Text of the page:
Autumn at the Drury Preserve

White Bean & Escarole Soup with Orzo

This past fall came and went quickly, with a whirlwind of events and now we will soon finally be seeing the last of T….! In the midst of all of the commotion and noise, we discovered yet another place of great beauty and tranquility where we can decompress and catch our breath; the Drury Preserve in nearby Sheffield, Massachusetts.

The Nature Conservancy opened the preserve in 1997 and it consists of a gentle three mile loop that traverses through marshland, woods and a bucolic pond with views of Mount Race.

Returning several times in October and November, I was drawn into the gradual transition from the beginning to the end of fall. Each time I visited, I felt my breath slowing down as I observed the subtle changes occurring around me. The combination of the light reflecting on the water and the delicate leaves made me think of Japanese prints.

One chilly November morning, I pre-soaked a few cups of white beans and we set out on a walk to the Drury Preserve. When we returned home, I drained and rinsed the beans and in large heavy pot, sauteed an onion, added the beans, a sprig of rosemary, diced carrot and celery, a small can of diced tomatoes, bay leaf and dried thyme. In the back of my cheese drawer, I found an old parmesan cheese rind from DiPalo’s in NYC. This adds another layer of flavor and depth to the soup! I covered everything with cold water, brought the liquid to a boil and then reduced the heat to a slow simmer for a few hours until the beans started to soften. I added a head of ecscarole torn into small pieces, mashed a few beans with a wooden spoon, added salt and freshly ground pepper to taste and cooked the beans about an hour more until the mixture was creamy and a bit thickened. If you have orzo or pasta on hand, you can cook this up and add it to the soup before you plan to eat it. I served the soup with freshly ground pepper and grated pecorino romano cheese on top. The two sharp flavors reminded me of the simple but delicious Italian dish, Cacio-e-pepe; basically pecorino cheese and black pepper on pasta! I will plan on making this dish soon!

Wistfully, I thought about how much I miss going to DiPalo’s in Little Italy; people watching and listening to conversations about what the other customers were planning to buy and cook and best of all, getting free tastes of delicious cheese from the generous owners Lou and Sal DiPalo. Once when I handed over my credit card, Lou DiPalo looked down at the name and proudly announced, “We’ve got a DePaolo here”! When the pandemic is over, I made a pledge to myself to never complain about waiting in a long line to be served!

White Bean and Escarole Soup with Orzo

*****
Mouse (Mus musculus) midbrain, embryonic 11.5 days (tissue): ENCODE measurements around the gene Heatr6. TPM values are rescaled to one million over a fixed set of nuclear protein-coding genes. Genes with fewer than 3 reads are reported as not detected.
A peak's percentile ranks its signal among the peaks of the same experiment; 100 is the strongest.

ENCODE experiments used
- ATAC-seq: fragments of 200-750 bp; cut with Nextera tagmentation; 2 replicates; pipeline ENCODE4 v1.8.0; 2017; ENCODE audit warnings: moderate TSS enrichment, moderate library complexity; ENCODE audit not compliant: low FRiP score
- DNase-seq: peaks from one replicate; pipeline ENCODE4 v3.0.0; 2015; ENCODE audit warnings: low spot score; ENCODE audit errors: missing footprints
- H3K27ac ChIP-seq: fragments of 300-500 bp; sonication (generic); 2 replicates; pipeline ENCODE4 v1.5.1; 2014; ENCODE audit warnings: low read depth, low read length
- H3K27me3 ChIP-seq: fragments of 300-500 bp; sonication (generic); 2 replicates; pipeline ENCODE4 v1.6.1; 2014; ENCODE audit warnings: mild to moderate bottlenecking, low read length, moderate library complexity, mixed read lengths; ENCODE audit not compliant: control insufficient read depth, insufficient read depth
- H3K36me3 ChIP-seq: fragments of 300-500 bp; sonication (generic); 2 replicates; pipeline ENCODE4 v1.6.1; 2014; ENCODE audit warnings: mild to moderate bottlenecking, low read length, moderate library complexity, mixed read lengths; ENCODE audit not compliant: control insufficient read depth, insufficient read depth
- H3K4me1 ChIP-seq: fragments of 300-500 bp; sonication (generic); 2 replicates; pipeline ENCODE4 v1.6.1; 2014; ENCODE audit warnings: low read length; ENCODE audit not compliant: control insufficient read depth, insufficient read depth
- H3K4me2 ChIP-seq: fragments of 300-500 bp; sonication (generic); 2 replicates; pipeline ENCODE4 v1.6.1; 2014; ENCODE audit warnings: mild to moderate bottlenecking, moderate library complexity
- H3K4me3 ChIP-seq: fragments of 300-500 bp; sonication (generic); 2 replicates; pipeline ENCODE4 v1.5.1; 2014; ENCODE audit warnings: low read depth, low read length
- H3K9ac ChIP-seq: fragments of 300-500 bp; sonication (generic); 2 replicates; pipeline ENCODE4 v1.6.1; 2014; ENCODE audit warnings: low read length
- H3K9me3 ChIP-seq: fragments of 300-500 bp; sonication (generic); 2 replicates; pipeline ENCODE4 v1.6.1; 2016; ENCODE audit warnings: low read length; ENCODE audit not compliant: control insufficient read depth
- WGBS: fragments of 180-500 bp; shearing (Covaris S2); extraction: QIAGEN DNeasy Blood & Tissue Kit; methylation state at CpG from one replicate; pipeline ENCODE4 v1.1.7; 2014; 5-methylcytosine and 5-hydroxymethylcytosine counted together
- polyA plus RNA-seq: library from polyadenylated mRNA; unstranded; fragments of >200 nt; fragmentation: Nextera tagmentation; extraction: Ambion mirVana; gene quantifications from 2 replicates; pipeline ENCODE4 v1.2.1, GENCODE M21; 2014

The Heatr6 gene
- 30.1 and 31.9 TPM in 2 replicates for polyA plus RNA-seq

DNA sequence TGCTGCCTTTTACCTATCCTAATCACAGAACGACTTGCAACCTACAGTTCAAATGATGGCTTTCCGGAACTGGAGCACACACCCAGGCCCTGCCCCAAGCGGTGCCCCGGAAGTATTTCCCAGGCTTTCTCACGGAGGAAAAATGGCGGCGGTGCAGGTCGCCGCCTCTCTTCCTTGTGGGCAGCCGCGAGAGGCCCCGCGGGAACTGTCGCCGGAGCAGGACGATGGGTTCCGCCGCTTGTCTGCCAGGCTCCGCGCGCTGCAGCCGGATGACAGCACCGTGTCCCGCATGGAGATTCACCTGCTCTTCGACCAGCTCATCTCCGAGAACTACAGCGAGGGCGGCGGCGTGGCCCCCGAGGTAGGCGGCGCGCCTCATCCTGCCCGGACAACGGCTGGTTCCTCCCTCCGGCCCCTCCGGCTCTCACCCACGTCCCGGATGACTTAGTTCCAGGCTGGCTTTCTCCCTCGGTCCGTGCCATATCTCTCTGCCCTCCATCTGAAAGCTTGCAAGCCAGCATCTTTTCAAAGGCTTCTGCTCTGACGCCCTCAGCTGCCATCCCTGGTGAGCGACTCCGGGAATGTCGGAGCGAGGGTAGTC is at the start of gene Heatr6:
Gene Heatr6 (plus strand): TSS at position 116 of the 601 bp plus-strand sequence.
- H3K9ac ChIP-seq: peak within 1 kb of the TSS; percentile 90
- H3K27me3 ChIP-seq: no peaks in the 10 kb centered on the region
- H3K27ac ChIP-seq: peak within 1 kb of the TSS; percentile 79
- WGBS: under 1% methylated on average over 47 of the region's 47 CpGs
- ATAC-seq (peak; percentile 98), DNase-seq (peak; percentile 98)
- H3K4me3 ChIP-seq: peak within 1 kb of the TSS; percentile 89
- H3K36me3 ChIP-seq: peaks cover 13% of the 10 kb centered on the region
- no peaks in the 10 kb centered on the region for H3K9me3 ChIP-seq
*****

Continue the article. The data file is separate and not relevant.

Ingredients:

2 cups dried white beans

1 medium sized onion finely chopped

1 carrot diced

1 stalk celery diced

1/2 small can diced tomatoes

1 head escarole torn into small pieces

piece of parmesan rind

1 bay leaf

1 teaspoon dried thyme

1 sprig fresh rosemary

freshly ground pepper

salt* see note

grated pecorino romano cheese

To Make Soup:

Soak beans- either overnight or using the quick soak method.

Overnight- cover beans with cold water.

Quick Soak- cover beans with cold water, bring to a boil and then turn off heat. Cover and let sit for a few hours.

Drain and rinse beans.

Add beans and other ingredients, except escarole, salt and orzo to a large pot and cover with cold water.

Bring to a boil, cover and reduce heat to a gentle simmer Cook for a few hours until beans start to soften. Mash a bit of the beans with a wooden spoon to thicken the soup.

Add Escarole and cook at a simmer covered until beans are completely broken down and the soup has a thick velvety texture.

Cook a cup or so of orzo according to the directions on the package. Drain and add to the soup.

Season to taste with salt and freshly ground pepper.

To Serve:

Pass around grated grated pecorino romano cheese

Add freshly ground pepper

Note: It is best to add salt after the soup is almost finished. The beans will toughen if salt is added to early in the cooking process.

ENJOY!!

AND- here is my Tree of the Week!

“If you keep lying, see what happens??”

Please stay safe and warm!!

Author: Judith Dansker

Professional oboist and chamber musician- member of Hevreh Ensemble and Winds in the Wilderness, Professor of Oboe Hofstra University; observer of people, art and nature; passionate food and travel explorer.

2 thoughts on “Autumn at the Drury Preserve”

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